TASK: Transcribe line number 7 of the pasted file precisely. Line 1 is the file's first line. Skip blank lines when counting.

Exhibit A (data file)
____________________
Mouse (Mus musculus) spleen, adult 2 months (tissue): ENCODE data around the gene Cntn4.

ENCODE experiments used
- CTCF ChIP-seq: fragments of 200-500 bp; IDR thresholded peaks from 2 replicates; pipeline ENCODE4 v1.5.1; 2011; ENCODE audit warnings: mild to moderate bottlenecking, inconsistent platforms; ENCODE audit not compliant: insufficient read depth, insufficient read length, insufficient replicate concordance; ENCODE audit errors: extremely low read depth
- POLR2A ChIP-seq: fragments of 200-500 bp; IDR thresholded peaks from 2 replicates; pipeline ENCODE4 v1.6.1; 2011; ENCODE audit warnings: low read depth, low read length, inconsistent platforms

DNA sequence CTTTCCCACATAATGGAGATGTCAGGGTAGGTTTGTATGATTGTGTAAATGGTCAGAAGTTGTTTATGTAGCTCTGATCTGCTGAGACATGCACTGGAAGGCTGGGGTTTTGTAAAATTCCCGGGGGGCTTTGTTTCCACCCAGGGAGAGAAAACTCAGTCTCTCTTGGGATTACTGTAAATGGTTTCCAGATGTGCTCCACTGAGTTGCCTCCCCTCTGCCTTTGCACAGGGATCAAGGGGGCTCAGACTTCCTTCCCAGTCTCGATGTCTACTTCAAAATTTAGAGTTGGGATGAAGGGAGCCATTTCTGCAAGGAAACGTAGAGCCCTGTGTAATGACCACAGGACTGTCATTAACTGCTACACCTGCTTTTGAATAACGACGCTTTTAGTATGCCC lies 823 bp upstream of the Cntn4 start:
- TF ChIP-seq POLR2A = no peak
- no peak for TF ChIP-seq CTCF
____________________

- no peak for TF ChIP-seq CTCF